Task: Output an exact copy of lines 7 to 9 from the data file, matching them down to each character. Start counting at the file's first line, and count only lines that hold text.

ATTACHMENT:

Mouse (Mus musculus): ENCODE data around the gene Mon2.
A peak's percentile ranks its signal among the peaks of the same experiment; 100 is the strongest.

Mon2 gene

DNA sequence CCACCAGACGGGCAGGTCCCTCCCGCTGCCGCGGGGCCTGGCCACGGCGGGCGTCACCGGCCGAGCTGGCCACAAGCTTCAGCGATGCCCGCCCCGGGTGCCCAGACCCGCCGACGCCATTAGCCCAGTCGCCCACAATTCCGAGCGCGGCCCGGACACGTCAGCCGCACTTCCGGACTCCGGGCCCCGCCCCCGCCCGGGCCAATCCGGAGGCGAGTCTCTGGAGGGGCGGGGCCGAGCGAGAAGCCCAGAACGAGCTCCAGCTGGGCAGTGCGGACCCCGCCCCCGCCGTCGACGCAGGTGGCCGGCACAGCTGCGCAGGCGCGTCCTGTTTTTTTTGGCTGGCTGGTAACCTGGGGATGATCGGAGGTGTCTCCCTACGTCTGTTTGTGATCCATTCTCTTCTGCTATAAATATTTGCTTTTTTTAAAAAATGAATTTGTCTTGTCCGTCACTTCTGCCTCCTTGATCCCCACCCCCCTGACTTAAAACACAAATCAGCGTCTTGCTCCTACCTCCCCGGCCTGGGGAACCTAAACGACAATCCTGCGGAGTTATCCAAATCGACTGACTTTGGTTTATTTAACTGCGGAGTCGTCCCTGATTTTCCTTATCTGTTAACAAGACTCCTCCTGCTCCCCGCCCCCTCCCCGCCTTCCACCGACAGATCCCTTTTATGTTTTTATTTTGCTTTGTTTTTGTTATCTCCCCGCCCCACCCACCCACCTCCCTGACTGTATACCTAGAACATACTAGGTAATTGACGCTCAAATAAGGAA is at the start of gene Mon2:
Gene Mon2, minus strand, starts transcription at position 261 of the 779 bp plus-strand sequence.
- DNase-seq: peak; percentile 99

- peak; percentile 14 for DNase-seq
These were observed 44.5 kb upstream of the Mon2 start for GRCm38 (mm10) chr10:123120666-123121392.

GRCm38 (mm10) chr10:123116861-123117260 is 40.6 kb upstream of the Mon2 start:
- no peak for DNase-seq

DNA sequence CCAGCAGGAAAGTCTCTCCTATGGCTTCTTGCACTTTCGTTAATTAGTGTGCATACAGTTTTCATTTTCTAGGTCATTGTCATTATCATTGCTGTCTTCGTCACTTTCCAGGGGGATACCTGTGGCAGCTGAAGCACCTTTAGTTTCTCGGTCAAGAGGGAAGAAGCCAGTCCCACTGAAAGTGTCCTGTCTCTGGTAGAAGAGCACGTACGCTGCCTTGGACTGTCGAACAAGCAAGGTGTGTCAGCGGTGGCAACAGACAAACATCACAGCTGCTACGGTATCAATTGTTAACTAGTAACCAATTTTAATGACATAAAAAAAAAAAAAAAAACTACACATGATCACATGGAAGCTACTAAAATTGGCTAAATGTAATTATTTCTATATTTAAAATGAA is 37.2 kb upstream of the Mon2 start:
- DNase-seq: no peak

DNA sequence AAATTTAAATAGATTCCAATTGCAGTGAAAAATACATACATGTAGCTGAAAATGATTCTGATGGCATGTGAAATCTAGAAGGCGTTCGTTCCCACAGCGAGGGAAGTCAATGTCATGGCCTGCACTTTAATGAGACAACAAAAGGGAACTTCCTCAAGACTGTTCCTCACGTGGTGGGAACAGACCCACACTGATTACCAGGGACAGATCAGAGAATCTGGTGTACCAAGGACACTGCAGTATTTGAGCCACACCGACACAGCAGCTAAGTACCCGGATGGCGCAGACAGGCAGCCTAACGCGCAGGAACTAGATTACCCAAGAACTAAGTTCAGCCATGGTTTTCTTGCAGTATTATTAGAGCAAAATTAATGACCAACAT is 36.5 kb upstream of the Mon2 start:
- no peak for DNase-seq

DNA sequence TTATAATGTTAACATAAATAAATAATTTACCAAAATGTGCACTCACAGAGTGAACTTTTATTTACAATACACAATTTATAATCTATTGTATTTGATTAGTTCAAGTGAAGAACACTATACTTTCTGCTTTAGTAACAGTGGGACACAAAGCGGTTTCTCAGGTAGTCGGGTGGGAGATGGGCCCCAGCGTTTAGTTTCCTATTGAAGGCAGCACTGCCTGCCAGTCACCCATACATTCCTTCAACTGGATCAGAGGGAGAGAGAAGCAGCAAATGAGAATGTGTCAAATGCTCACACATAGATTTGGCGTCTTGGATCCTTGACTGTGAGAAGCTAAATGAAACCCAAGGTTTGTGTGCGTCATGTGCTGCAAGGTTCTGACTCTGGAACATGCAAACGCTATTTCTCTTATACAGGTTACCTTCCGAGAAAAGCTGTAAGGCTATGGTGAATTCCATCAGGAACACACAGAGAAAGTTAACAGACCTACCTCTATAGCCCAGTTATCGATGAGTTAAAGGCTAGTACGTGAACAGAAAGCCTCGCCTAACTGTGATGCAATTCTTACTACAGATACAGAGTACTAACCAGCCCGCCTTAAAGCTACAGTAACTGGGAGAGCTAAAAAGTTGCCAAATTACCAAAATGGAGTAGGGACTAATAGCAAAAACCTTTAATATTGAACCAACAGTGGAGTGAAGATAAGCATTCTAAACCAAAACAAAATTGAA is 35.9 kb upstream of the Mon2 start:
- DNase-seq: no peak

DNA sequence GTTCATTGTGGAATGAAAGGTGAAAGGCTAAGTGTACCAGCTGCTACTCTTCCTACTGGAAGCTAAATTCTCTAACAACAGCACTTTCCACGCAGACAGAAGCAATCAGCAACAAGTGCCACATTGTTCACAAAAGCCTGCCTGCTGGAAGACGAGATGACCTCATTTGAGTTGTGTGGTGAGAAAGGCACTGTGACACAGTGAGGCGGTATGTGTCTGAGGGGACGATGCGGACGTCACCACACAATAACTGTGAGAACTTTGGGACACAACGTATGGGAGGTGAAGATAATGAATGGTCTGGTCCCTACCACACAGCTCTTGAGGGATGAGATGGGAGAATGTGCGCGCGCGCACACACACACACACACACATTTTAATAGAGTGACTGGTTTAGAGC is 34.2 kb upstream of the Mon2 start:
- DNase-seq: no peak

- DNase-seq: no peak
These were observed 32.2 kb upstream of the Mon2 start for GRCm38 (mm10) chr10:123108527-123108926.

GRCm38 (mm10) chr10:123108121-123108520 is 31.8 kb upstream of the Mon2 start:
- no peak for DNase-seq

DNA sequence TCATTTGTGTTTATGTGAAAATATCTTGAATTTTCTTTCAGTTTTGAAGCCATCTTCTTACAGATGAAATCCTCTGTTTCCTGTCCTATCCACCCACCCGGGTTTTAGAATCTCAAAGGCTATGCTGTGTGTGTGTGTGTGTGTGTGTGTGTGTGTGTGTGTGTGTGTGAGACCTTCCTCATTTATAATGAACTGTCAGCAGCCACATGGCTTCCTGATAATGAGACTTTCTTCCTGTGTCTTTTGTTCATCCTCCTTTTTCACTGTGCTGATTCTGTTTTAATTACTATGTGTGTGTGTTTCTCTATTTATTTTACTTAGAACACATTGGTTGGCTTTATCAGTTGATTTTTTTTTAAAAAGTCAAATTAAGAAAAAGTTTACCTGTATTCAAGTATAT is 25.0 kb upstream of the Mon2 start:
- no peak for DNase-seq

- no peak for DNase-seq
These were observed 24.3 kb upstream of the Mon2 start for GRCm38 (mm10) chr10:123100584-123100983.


- peak; percentile 14 for DNase-seq
These were observed 44.5 kb upstream of the Mon2 start for GRCm38 (mm10) chr10:123120666-123121392.

GRCm38 (mm10) chr10:123116861-123117260 is 40.6 kb upstream of the Mon2 start: